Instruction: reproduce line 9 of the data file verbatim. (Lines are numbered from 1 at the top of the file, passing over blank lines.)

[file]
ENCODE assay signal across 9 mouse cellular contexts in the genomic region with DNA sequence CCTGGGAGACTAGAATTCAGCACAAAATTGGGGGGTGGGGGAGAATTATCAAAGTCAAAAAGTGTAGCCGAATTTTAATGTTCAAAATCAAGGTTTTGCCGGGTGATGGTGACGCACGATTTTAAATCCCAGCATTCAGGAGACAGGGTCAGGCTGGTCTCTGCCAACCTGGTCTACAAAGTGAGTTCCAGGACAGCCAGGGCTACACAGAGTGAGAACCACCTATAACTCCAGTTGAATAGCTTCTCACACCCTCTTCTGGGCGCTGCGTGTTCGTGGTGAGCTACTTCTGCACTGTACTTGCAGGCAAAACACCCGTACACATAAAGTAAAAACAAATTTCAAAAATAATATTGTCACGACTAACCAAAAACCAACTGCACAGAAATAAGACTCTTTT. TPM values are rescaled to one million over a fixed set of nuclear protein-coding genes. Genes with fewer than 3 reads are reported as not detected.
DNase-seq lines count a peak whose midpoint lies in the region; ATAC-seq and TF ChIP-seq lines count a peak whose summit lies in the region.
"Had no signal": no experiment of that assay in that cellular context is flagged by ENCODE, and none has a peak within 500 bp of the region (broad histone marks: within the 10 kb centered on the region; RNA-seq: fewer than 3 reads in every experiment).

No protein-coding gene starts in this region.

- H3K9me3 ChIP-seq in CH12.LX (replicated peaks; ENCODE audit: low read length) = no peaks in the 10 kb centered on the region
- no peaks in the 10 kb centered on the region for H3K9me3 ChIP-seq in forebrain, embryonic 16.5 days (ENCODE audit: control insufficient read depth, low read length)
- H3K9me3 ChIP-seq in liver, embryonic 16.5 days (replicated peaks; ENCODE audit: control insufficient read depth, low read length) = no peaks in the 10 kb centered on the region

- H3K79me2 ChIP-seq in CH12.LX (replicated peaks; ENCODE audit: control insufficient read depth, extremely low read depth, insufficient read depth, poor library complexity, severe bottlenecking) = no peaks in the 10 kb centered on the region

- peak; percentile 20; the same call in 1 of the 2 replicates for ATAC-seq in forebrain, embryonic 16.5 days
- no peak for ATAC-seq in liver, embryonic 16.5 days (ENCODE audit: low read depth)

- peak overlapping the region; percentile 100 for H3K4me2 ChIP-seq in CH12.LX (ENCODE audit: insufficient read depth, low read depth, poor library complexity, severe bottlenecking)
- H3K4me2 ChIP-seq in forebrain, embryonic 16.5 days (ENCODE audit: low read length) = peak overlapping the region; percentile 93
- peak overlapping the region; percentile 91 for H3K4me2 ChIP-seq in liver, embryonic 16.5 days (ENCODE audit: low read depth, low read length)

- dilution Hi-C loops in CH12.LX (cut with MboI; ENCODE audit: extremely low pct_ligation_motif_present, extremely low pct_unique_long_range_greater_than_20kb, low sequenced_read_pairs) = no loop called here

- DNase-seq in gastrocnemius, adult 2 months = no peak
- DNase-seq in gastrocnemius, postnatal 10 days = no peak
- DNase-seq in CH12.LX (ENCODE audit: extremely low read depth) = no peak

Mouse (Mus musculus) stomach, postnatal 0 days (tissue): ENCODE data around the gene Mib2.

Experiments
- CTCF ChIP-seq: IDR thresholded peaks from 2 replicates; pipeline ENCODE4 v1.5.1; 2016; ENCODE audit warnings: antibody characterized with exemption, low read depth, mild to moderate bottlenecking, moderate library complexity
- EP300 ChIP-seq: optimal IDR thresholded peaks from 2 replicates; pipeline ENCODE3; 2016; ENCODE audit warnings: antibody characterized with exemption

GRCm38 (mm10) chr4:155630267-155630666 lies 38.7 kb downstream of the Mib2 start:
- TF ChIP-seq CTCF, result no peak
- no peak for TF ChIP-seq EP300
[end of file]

- peak; percentile 20; the same call in 1 of the 2 replicates for ATAC-seq in forebrain, embryonic 16.5 days